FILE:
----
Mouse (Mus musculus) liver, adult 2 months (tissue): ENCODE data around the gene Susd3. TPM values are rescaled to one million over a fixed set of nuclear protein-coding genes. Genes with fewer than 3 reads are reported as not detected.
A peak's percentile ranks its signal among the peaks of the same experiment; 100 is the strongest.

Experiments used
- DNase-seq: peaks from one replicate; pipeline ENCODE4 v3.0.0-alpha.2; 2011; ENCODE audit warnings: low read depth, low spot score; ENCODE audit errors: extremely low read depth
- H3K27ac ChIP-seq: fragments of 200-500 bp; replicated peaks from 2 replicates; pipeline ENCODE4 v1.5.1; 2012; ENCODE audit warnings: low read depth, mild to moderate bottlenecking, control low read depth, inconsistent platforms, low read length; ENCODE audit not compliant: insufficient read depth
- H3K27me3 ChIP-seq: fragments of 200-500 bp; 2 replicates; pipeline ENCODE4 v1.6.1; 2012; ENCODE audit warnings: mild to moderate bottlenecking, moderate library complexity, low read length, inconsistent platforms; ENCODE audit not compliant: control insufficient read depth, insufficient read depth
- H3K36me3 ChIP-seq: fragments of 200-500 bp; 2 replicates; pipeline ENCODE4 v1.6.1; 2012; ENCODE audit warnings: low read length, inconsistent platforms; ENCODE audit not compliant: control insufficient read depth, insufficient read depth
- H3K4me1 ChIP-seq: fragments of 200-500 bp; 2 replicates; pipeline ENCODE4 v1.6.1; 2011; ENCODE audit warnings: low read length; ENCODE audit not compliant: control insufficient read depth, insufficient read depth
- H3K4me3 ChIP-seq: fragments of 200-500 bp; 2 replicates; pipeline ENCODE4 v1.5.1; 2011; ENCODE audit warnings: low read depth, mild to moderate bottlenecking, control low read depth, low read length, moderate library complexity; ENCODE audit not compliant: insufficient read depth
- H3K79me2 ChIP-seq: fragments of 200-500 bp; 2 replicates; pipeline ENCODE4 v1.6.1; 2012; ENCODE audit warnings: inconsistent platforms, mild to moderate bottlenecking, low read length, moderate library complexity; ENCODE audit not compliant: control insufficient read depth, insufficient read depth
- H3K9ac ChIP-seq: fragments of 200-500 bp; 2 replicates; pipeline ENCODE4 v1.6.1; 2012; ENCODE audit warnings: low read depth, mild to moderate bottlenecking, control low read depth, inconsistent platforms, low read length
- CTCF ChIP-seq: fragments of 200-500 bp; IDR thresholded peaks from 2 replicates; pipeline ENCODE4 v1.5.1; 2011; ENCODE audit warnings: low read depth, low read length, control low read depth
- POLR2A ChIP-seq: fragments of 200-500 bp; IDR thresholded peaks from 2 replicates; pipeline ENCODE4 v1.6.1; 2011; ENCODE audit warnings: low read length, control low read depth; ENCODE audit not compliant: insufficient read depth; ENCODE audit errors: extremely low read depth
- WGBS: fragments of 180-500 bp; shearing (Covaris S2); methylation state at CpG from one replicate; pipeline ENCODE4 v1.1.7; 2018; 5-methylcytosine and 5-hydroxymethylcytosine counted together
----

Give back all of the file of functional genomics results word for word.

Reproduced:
Mouse (Mus musculus) liver, adult 2 months (tissue): ENCODE data around the gene Susd3. TPM values are rescaled to one million over a fixed set of nuclear protein-coding genes. Genes with fewer than 3 reads are reported as not detected.
A peak's percentile ranks its signal among the peaks of the same experiment; 100 is the strongest.

Experiments used
- DNase-seq: peaks from one replicate; pipeline ENCODE4 v3.0.0-alpha.2; 2011; ENCODE audit warnings: low read depth, low spot score; ENCODE audit errors: extremely low read depth
- H3K27ac ChIP-seq: fragments of 200-500 bp; replicated peaks from 2 replicates; pipeline ENCODE4 v1.5.1; 2012; ENCODE audit warnings: low read depth, mild to moderate bottlenecking, control low read depth, inconsistent platforms, low read length; ENCODE audit not compliant: insufficient read depth
- H3K27me3 ChIP-seq: fragments of 200-500 bp; 2 replicates; pipeline ENCODE4 v1.6.1; 2012; ENCODE audit warnings: mild to moderate bottlenecking, moderate library complexity, low read length, inconsistent platforms; ENCODE audit not compliant: control insufficient read depth, insufficient read depth
- H3K36me3 ChIP-seq: fragments of 200-500 bp; 2 replicates; pipeline ENCODE4 v1.6.1; 2012; ENCODE audit warnings: low read length, inconsistent platforms; ENCODE audit not compliant: control insufficient read depth, insufficient read depth
- H3K4me1 ChIP-seq: fragments of 200-500 bp; 2 replicates; pipeline ENCODE4 v1.6.1; 2011; ENCODE audit warnings: low read length; ENCODE audit not compliant: control insufficient read depth, insufficient read depth
- H3K4me3 ChIP-seq: fragments of 200-500 bp; 2 replicates; pipeline ENCODE4 v1.5.1; 2011; ENCODE audit warnings: low read depth, mild to moderate bottlenecking, control low read depth, low read length, moderate library complexity; ENCODE audit not compliant: insufficient read depth
- H3K79me2 ChIP-seq: fragments of 200-500 bp; 2 replicates; pipeline ENCODE4 v1.6.1; 2012; ENCODE audit warnings: inconsistent platforms, mild to moderate bottlenecking, low read length, moderate library complexity; ENCODE audit not compliant: control insufficient read depth, insufficient read depth
- H3K9ac ChIP-seq: fragments of 200-500 bp; 2 replicates; pipeline ENCODE4 v1.6.1; 2012; ENCODE audit warnings: low read depth, mild to moderate bottlenecking, control low read depth, inconsistent platforms, low read length
- CTCF ChIP-seq: fragments of 200-500 bp; IDR thresholded peaks from 2 replicates; pipeline ENCODE4 v1.5.1; 2011; ENCODE audit warnings: low read depth, low read length, control low read depth
- POLR2A ChIP-seq: fragments of 200-500 bp; IDR thresholded peaks from 2 replicates; pipeline ENCODE4 v1.6.1; 2011; ENCODE audit warnings: low read length, control low read depth; ENCODE audit not compliant: insufficient read depth; ENCODE audit errors: extremely low read depth
- WGBS: fragments of 180-500 bp; shearing (Covaris S2); methylation state at CpG from one replicate; pipeline ENCODE4 v1.1.7; 2018; 5-methylcytosine and 5-hydroxymethylcytosine counted together